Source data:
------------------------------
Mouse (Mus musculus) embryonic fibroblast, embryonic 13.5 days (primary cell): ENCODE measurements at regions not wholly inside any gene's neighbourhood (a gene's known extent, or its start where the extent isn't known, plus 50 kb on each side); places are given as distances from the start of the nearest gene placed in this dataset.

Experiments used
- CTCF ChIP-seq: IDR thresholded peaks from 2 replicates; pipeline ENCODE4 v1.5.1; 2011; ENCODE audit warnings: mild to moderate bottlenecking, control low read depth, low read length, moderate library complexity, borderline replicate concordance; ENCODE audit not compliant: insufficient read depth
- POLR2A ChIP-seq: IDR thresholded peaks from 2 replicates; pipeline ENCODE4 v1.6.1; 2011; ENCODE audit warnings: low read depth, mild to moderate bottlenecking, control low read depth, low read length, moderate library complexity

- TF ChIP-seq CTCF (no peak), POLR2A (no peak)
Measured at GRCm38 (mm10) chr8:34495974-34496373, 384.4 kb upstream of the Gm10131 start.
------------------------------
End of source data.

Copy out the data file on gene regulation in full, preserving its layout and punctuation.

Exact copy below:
Mouse (Mus musculus) embryonic fibroblast, embryonic 13.5 days (primary cell): ENCODE measurements at regions not wholly inside any gene's neighbourhood (a gene's known extent, or its start where the extent isn't known, plus 50 kb on each side); places are given as distances from the start of the nearest gene placed in this dataset.

Experiments used
- CTCF ChIP-seq: IDR thresholded peaks from 2 replicates; pipeline ENCODE4 v1.5.1; 2011; ENCODE audit warnings: mild to moderate bottlenecking, control low read depth, low read length, moderate library complexity, borderline replicate concordance; ENCODE audit not compliant: insufficient read depth
- POLR2A ChIP-seq: IDR thresholded peaks from 2 replicates; pipeline ENCODE4 v1.6.1; 2011; ENCODE audit warnings: low read depth, mild to moderate bottlenecking, control low read depth, low read length, moderate library complexity

- TF ChIP-seq CTCF (no peak), POLR2A (no peak)
Measured at GRCm38 (mm10) chr8:34495974-34496373, 384.4 kb upstream of the Gm10131 start.